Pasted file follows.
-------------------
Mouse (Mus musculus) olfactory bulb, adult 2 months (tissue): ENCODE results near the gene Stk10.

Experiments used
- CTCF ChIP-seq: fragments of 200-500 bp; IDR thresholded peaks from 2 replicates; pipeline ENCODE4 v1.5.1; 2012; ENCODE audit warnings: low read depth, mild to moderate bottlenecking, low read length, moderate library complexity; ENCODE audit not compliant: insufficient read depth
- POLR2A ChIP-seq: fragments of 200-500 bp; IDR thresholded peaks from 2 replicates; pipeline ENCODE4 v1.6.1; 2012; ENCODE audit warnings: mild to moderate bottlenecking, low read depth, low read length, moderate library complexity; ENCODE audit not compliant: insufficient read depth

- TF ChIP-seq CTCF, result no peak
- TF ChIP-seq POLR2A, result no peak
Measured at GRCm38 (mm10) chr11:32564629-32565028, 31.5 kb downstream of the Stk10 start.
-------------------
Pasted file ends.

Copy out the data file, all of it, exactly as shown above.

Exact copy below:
Mouse (Mus musculus) olfactory bulb, adult 2 months (tissue): ENCODE results near the gene Stk10.

Experiments used
- CTCF ChIP-seq: fragments of 200-500 bp; IDR thresholded peaks from 2 replicates; pipeline ENCODE4 v1.5.1; 2012; ENCODE audit warnings: low read depth, mild to moderate bottlenecking, low read length, moderate library complexity; ENCODE audit not compliant: insufficient read depth
- POLR2A ChIP-seq: fragments of 200-500 bp; IDR thresholded peaks from 2 replicates; pipeline ENCODE4 v1.6.1; 2012; ENCODE audit warnings: mild to moderate bottlenecking, low read depth, low read length, moderate library complexity; ENCODE audit not compliant: insufficient read depth

- TF ChIP-seq CTCF, result no peak
- TF ChIP-seq POLR2A, result no peak
Measured at GRCm38 (mm10) chr11:32564629-32565028, 31.5 kb downstream of the Stk10 start.